an LALR(1) parser generator
yacc reads the grammar specification in
file and generates an LR(1) parser for it. The parsers
consist of a set of LALR(1) parsing tables and a driver routine written in
the C programming language.
yacc normally writes the
parse tables and the driver routine to the file
The options are as follows:
-boption changes the prefix prepended to the output file names to the string denoted by file_prefix. The default prefix is the character y.
-doption causes the header file y.tab.h to be written.
- If the
-loption is not specified,
yaccwill insert #line directives in the generated code. The #line directives let the C compiler relate errors in the generated code to the user's original code. If the
-loption is specified,
yaccwill not insert the #line directives. #line directives specified by the user will be retained.
-ooption specifies an explicit name for the parser's output file name instead of the default. The names of the other output files are constructed from output_file as described under the
-poption changes the prefix prepended to yacc-generated symbols to the string denoted by symbol_prefix. The default prefix is the string yy.
yaccto produce separate files for code and tables. The code file is named y.code.c, and the tables file is named y.tab.c.
-toption changes the preprocessor directives generated by
yaccso that debugging statements will be incorporated in the compiled code.
-voption causes a human-readable description of the generated parser to be written to the file y.output.
The names of the tables generated by this version of
yacc are “yylhs”,
“yylen”, “yydefred”, “yydgoto”,
“yygindex”, “yytable”, and
“yycheck”. Two additional tables, “yyname” and
“yyrule”, are created if
defined and non-zero.
yacc utility exits 0 on
success, and >0 if an error occurs.
If there are rules that are never reduced, the number of such rules is written to the standard error. If there are any LALR(1) conflicts, the number of conflicts is also written to the standard error.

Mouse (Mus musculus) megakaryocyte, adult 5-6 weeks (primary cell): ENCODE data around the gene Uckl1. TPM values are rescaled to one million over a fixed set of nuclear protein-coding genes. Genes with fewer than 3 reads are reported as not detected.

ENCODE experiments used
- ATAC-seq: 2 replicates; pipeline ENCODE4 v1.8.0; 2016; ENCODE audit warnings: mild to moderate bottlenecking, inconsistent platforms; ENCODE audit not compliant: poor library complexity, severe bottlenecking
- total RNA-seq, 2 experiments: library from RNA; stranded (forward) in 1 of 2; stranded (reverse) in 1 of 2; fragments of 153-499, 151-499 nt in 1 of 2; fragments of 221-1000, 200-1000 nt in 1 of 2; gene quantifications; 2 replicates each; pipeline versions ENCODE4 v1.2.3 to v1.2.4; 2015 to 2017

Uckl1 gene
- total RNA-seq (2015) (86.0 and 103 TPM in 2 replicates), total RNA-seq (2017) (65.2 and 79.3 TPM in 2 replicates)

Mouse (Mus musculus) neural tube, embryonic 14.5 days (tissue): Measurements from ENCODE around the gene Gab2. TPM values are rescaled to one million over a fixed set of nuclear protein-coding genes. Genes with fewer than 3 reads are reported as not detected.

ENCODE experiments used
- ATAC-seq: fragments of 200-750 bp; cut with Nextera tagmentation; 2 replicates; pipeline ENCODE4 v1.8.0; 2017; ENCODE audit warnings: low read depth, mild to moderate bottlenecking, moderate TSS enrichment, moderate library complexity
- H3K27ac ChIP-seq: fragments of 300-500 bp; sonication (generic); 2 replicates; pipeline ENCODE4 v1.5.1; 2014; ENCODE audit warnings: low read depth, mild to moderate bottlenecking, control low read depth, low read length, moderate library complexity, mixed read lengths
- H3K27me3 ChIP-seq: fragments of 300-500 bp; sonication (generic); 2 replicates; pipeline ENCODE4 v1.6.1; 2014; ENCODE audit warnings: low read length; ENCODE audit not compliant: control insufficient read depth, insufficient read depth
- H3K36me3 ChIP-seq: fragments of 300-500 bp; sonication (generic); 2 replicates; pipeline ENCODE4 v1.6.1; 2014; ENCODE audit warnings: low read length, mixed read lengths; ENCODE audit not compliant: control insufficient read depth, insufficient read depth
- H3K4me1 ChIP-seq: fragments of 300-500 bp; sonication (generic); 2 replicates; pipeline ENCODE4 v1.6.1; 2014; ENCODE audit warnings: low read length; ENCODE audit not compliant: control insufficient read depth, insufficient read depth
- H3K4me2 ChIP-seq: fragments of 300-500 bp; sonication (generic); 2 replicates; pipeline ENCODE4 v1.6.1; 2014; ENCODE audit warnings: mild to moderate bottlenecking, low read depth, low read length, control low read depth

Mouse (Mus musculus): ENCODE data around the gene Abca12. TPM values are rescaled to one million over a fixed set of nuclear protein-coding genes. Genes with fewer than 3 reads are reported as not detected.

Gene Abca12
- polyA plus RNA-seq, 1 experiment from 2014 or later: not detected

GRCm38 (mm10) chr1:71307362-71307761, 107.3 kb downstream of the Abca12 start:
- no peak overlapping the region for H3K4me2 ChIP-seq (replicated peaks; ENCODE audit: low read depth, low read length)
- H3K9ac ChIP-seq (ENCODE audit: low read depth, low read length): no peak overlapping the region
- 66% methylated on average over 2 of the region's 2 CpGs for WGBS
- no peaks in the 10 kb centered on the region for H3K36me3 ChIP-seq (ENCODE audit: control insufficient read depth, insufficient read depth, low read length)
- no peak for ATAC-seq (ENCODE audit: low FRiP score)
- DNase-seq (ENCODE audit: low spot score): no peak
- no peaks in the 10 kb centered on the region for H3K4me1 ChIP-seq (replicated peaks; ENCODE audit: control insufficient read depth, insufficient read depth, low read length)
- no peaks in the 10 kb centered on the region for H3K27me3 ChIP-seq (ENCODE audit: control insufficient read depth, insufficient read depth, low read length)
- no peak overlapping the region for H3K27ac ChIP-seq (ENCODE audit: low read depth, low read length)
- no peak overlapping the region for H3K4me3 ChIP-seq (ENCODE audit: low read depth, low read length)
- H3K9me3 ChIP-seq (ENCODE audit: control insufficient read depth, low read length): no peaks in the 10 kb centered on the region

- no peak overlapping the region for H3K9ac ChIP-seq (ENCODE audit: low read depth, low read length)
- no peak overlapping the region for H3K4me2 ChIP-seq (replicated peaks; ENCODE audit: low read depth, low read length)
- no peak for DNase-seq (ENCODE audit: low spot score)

F. DeRemer and T. J. Pennello, Efficient Computation of LALR(1) Look-Ahead Sets, TOPLAS, Issue 4, Volume 4, pp. 615–649, 1982.
yacc utility is compliant with the
IEEE Std 1003.1-2008 (“POSIX.1”)
specification, though its presence is optional.
The flags [
-or] are extensions to that
yacc was originally developed at AT&T
by Stephen C. Johnson.
yacc was originally developed
using PCC on a VAX with the intent of being as compatible as possible with
yacc. Much is
owed to the unflagging efforts of Keith Bostic. His badgering kept me
yacc long after I was ready to quit.
yacc is based on the excellent
algorithm for computing LALR(1) lookaheads developed by Tom
Pennello and Frank DeRemer. The algorithm is
described in their almost impenetrable article in TOPLAS (see above).
Finally, much credit must go to those who pointed out deficiencies of earlier releases. Among the most prolific contributors were Benson I. Margulies, Dave Gentzel, Antoine Verheijen, Peter S. Housel, Dale Smith, Ozan Yigit, John Campbell, Bill Sommerfeld, Paul Hilfinger, Gary Bridgewater, Dave Bakken, Dan Lanciani, Richard Sargent, and Parag Patel.
yacc utility was written by